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AS and A Level: Hazardous Environments

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  • Marked by Teachers essays 8
  • Peer Reviewed essays 2
  1. To what extent is the impact of an earthquake related to its strength. (30) (OCR A2)

    Chile?s earthquake was 8.8 in magnitude however the epicentre was 35 km deep. In contrast, Haiti?s magnitude was seven, but the epicentre was 13 km deep. There were only 400 people killed in Chile which can be considered very little compared to Haiti?s death toll of 230,000. Obviously, there are a lot of different variables that must be taken into consideration when regarding the death toll, but with Chilies earthquake being three hundred times stronger we must consider that the strength of the earthquake is not directly related to the impact. Geology is another physical variable which could be considered having an effect on the impact.

    • Word count: 1516
  2. California and the Phillippines - Hazard Hotspots and Human Management of Risks

    Disasters on this scale occurred annually throughout the 1980s, and the potential for such disasters is increasing. Human activity is implicated in the rising number of hazardous events. For example, the disastrous floods and landslides of November 1991, though triggered by intense rainstorms (typhoons), have been blamed primarily on logging on hill slopes. Hazard 1: Earthquake: California haza1 012.jpg One of the hazard California suffers from is earthquakes. They suffer from this because California lies on a conservative plate boundary.

    • Word count: 3190

Conclusion analysis

Good conclusions usually refer back to the question or title and address it directly - for example by using key words from the title.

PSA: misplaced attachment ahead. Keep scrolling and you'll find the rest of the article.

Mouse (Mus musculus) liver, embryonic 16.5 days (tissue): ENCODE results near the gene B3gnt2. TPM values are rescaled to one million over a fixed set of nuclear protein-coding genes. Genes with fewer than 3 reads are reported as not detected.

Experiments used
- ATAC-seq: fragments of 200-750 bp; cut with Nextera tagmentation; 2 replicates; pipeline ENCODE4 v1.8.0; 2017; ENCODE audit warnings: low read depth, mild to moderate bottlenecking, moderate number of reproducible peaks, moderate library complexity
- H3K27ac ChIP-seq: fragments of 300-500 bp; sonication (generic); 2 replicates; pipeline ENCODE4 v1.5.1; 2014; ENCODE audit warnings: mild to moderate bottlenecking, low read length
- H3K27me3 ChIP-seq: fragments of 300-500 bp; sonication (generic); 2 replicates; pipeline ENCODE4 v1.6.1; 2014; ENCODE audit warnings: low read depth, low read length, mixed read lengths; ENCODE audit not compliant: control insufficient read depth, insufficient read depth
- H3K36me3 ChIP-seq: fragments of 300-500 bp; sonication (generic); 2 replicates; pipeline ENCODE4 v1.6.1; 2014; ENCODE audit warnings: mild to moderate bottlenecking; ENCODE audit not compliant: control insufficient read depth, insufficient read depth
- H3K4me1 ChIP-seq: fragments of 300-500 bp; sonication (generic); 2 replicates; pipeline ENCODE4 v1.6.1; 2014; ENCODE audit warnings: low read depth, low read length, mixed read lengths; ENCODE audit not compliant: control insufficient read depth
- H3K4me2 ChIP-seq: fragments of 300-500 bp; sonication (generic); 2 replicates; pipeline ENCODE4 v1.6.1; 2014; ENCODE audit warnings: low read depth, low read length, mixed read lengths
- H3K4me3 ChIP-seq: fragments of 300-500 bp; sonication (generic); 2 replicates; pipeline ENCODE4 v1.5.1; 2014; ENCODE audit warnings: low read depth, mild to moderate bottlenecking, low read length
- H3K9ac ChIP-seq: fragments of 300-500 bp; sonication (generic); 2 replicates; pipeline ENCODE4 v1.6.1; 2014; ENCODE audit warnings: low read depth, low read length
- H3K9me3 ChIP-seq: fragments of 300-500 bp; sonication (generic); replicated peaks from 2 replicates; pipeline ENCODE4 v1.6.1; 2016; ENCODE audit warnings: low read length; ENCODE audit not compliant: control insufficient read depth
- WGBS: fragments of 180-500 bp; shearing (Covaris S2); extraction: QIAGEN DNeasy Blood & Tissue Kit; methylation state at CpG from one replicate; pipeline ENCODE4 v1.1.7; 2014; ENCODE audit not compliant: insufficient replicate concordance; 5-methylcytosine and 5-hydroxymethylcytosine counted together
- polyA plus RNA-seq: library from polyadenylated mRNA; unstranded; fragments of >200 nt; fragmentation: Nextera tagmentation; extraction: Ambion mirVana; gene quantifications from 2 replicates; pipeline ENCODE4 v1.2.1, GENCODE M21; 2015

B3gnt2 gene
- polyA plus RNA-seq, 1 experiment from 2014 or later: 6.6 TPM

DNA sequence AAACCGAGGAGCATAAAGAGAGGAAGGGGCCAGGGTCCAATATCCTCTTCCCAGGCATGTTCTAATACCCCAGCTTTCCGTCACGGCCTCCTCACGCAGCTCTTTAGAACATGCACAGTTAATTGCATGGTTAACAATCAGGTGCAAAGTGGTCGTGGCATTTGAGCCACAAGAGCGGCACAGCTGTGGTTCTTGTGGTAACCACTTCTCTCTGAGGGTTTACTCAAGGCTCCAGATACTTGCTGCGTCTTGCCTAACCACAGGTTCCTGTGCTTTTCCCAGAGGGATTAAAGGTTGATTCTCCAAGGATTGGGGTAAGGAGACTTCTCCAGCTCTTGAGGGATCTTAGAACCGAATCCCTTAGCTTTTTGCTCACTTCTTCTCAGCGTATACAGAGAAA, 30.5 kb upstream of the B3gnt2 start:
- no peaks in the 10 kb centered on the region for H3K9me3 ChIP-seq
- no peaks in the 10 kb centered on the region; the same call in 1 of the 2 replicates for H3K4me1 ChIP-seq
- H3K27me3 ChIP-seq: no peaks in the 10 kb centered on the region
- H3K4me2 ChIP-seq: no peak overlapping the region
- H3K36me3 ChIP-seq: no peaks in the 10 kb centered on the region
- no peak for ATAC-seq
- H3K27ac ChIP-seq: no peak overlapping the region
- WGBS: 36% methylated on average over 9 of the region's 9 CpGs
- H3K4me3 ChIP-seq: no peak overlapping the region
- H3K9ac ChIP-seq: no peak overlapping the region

How well do you think these conclusions address the title or question? Answering these questions should help you find out.

  1. Do they use key words from the title or question?
  2. Do they answer the question directly?
  3. Can you work out the question or title just by reading the conclusion?
  • Volcanoes are more dangerous hazards than earthquakes - Discuss the truth of this statement.

    "In conclusion I believe that the statement 'volcanoes are more dangerous hazards than earthquakes' to generally be false. Although earthquakes can be prepared for a lot better than volcano eruptions, earthquakes are less easy to predict and cause a substantial amount more damage. Earthquakes are also more frequent and usually affect a larger area and can also cause tsunamis, floods, fires, landslides and the liquefaction of soil. Iden Ranapour 1"

  • The extent to which earthquakes are hazardous depends on where and when they are experienced

    "To conclude, the key spatial and temporal factors listed above leads me to believe that the extent to which earthquakes represent hazards DOES depend on where and when they are experienced. In particular, 'where' factors such as level of development and rural-urban disparities as well as 'when' factors such as time of day and time between hazards are crucial in determining the extent of damage caused by an earthquake. However every earthquake is different and it is only when a combination of the above elements come together does an earthquake become a real hazard. After all, it is estimated that over 1,400,000 earthquakes occur annually with only up to 100 of those deemed to be potentially hazardous."

  • Volcanoes are more dangerous hazards than earthquakes discuss the truth of this statement.

    "Both hazards are deadly and ruin both property and human life; however volcanoes in my opinion are more dangerous than earthquakes. Earthquakes although cannot be predicted can be protected against saving thousands of lives. Volcanoes although can be predicted cannot be defended against, even if towns are evacuated they are still destroyed creating huge humanitarian and economic problems. Accurate volcano prediction if in place isn't always linked up with towns in danger; this makes the prediction useless anyway. Finally Volcanoes also have lasting implications; their secondary effects such as lahars can be felt for generations."

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